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I have the following files:

  • STUDENT_D19001.T103412_HU.txt
  • STUDENT_D19001.T103412_KU.txt
  • STUDENT_D19002.T113030_HU.txt
  • STUDENT_D19002.T115055_KU.txt
  • STUDENT_D19003.T115055_KU.txt
  • STUDENT_D19004.T135040_HU.txt

I want to process the common/pair files separately in this order (HU1 and then KU1; HU2 and then KU2) and the uncommon/unpaired files separately.

These two files (STUDENT_D19001.T103412_HU.txt and STUDENT_D19001.T103412_KU.txt) are common/pair files because they have same day of the year 001 in their name. However, these two files (STUDENT_D19003.T115055_KU.txt and STUDENT_D19004.T135040_HU.txt) are uncommon/unpaired because the do not have the same day of year with other files.

The output of the script is illustrated below for further clarification:

*** Uncommon/Unpaired files: ***
Processing './STUDENT_D19003.T115055_KU.txt'
Processing './STUDENT_D19004.T135040_HU.txt'

*** Common/Pair files: ***
1 of : 4 './STUDENT_D19001.T103412_HU.txt'
2 of : 4 './STUDENT_D19001.T103412_KU.txt'
3 of : 4 './STUDENT_D19002.T113030_HU.txt'
4 of : 4 './STUDENT_D19002.T115055_KU.txt'

Here is the script for review:

#!/bin/bash

SOURCE_DIR="."

#
# Create an array of all the HU files
#
HU_files=()
while IFS='' read -r -d '' file
do
    HU_files+=("$file")
done < <(find "$SOURCE_DIR" -maxdepth 1 -type f -iname "*HU*" -printf '%p\0' | sort -zn)

#
# Calculate HU total files
#
total_HU="${#HU_files[@]}"

#
# Create an array of all the BFV files
#
KU_files=()
while IFS='' read -r -d '' file
do
    KU_files+=("$file")
done < <(find "$SOURCE_DIR" -maxdepth 1 -type f -iname "*KU*" -printf '%p\0' | sort -zn)

#
# Calculate KU total files
#
total_KU="${#KU_files[@]}"


# Find common/pair HU and KU files considering partial part name 'STUDENT_D19001'
COMMON_files=()
i=0
k=0

while [ $i -lt $total_HU ] 
do
    j=0 
    while [ $j -lt $total_KU ] 
    do
        if [[ "${HU_files[$i]/.T*/}" == "${KU_files[$j]/.T*/}" ]]
        then
            COMMON_files[$((k++))]="${HU_files[$i]}"
            COMMON_files[$((k++))]="${KU_files[$j]}"
            break
        else 
            ((j++))
        fi
    done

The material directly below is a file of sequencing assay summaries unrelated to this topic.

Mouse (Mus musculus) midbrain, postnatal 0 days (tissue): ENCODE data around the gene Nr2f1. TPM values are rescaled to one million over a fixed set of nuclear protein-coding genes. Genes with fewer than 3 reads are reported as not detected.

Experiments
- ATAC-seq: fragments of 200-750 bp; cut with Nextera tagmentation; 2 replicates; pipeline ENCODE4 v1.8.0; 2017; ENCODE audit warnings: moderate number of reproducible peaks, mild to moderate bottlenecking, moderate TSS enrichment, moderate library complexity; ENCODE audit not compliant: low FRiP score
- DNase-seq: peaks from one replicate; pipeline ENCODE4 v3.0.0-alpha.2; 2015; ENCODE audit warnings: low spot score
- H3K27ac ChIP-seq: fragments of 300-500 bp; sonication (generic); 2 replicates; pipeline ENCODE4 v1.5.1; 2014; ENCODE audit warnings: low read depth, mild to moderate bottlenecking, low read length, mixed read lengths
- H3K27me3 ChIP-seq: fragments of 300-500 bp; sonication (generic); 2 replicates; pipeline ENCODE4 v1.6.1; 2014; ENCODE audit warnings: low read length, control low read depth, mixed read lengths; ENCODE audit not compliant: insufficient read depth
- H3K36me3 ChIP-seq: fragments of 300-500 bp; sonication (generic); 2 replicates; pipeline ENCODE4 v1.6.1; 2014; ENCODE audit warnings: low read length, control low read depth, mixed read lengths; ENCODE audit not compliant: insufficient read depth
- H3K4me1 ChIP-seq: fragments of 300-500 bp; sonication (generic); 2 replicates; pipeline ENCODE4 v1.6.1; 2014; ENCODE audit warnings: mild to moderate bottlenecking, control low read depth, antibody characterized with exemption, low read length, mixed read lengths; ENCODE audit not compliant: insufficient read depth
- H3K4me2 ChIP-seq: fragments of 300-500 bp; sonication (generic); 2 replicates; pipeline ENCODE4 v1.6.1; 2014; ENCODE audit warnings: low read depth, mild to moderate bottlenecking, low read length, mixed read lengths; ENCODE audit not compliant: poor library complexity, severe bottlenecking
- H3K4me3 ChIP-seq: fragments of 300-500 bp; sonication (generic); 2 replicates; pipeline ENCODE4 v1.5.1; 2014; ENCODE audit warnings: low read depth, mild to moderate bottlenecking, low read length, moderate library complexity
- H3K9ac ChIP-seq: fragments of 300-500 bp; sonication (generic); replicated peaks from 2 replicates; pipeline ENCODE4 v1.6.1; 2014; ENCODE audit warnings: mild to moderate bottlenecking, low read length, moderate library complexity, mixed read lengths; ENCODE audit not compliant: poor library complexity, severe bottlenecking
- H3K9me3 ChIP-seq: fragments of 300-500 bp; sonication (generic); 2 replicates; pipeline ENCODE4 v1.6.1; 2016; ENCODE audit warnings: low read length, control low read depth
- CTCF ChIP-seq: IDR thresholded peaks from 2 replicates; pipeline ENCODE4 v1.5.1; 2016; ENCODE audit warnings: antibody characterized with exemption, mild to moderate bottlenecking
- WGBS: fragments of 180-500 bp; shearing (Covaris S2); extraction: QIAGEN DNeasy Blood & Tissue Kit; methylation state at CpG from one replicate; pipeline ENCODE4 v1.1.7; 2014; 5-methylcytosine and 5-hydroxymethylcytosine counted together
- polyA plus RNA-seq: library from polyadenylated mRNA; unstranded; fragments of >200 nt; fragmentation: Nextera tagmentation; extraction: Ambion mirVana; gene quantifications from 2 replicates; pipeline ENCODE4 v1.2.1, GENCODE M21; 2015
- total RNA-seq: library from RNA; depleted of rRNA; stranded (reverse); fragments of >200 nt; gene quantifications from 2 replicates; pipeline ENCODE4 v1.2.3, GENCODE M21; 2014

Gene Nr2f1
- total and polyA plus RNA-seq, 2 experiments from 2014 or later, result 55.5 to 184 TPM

((i++))
done

# Process uncommon/unpaired HU and KU files
echo "*** Uncommon/Unpair files: ***"
while IFS='' read -r -d '' file
do
    if [[ ! "${COMMON_files[@]}" =~ "${file}" ]]
    then
    echo "Processing '$file'"
    fi
done < <(find "$SOURCE_DIR" -maxdepth 1 -type f \( -iname "*HU*.txt" -o -iname "*KU*.txt" \) -printf '%p\0' | sort -zn)

#
# Process the common/pair HU and KU files
#
total_COMMOM="${#COMMON_files[@]}"
counter=0
echo "*** Common/Pair files: ***"
for file in "${COMMON_files[@]}"
do  
    echo "$((++counter)) of $total_COMMOM: '$file'"
done

Your inputs are appreciated :-)

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  • \$\begingroup\$ Imagine that there would be 2 HU files (not HU and KU) with same D19001, like STUDENT_D19001.T103412_HU.txt and STUDENT_D19001.T103515_HU.txt. How would that effect the expected result and how it should look in such case? \$\endgroup\$ – RomanPerekhrest Dec 13 '19 at 17:58
  • \$\begingroup\$ @RomanPerekhrest Such a case will not occur because there are two files HU and KU with day of the year part of their name. However, sometimes it happens that there is only either HU or KU which are considered unpaired. \$\endgroup\$ – Sherzad Dec 13 '19 at 18:02
  • \$\begingroup\$ Is some real processing implied for "uncommon" files or it's just for printing? \$\endgroup\$ – RomanPerekhrest Dec 13 '19 at 20:58
  • \$\begingroup\$ @RomanPerekhrest of course there is. Here the print is only for debugging purpose. \$\endgroup\$ – Sherzad Dec 13 '19 at 21:13
  • \$\begingroup\$ @RomanPerekhrest they could be moved to another directory for further investigation for example ... \$\endgroup\$ – Sherzad Dec 13 '19 at 21:21
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Per shell checkers feedback, I suggest the following changes:

Fix#1 To prevent globing and word splitting it is recommended to use double quote. Hence, update this while [ $i -lt $total_HU ] to while [ $i -lt "$total_HU" ], and this while [ $j -lt $total_KU ] to while [ $j -lt "$total_KU" ]. I am aware we are dealing with number rather than string but no harm to double quote variables.

Fix#2 Per SC2199 and SC2076 this line of code if [[ ! "${COMMON_files[@]}" =~ "${file}" ]] is problematic, therefore, I changed it to if [[ ! "${COMMON_files[*]}" =~ ${file} ]].

In this context I am sure that I want to match literally so I could also use a trick like this if [[ ! "${COMMON_files[*]}" =~ "${file}"* ]].

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